Grant and Maria got to meet their newest family member yesterday! My brother and sister-in-law welcomed baby Leah into the world after an extraordinarily fast labor. After the two and a half-day odyssey that was the birth experience of their first child, Leah’s entrance seemed to be the opposite extreme. Thankfully, everyone is happy and healthy. The gender was a surprise to everyone and Nick wouldn’t tell me what it was until we actually saw her last night … that was a long three and a half-hour wait!

I’m excited that Maria has a girl cousin in the mix and thankful that my brother has a daughter. Jeremy had been working him over on the aspects of having a daughter – such as the measures that you sometimes have to undertake to clean a baby girl (“sometimes it’s necessary to go elbow deep”). Unlike a boy, there is nothing to hold back the poo and you can get what Jeremy refers to as the “poo-splosion” that takes over the entire front and back of the diaper region. Jeremy also said that when you have a boy, you are raising him to be a man … but a daughter is different … she’s daddy’s little girl.

It was odd holding a newborn. Not that it’s been that long, as several friends have had babies in the last few months, but to have a new niece is special and brought back lots of memories. At seven pounds and three ounces, she is double the weight that Maria dropped to in the days after she was born. My babies were almost 3 months old when they hit Leah’s weight and that is hard to imagine. Now, next to Leah, they seem like such big kids.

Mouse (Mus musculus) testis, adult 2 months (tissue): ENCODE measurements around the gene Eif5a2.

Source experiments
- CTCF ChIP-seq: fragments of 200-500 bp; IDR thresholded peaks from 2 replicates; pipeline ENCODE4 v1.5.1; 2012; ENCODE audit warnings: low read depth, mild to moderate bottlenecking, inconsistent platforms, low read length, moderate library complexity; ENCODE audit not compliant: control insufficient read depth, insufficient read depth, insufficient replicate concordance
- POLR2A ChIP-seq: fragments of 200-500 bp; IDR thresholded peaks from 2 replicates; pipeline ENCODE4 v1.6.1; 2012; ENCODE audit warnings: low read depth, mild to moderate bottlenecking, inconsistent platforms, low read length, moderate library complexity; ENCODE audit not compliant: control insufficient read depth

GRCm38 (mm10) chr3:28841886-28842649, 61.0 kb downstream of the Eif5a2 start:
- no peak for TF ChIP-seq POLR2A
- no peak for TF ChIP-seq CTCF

The holidays will definitely be very lively this year and I look forward to the days when they can all play together. I pray that they will have lifelong adventures and friendship as cousins.


Meet Jennifer Winter. She and her husband donated embryos that were adopted by the Colton family, and recently resulted in sweet Sienna. Thanks to Jennifer for sharing her story.

My name is Jen and I am a mother of nine year-old boy/girl twins conceived through IVF in October 2001. Throughout our infertility struggle, we never really thought about the possibility of having “extra” embryos nor did we even consider what we would do with any remaining embryos. I was completely consumed with my goal of achieving a pregnancy so I don’t think I could look beyond the present at the time. Who would have ever thought I would be sitting here writing about our choice to have our embryos adopted nine years later?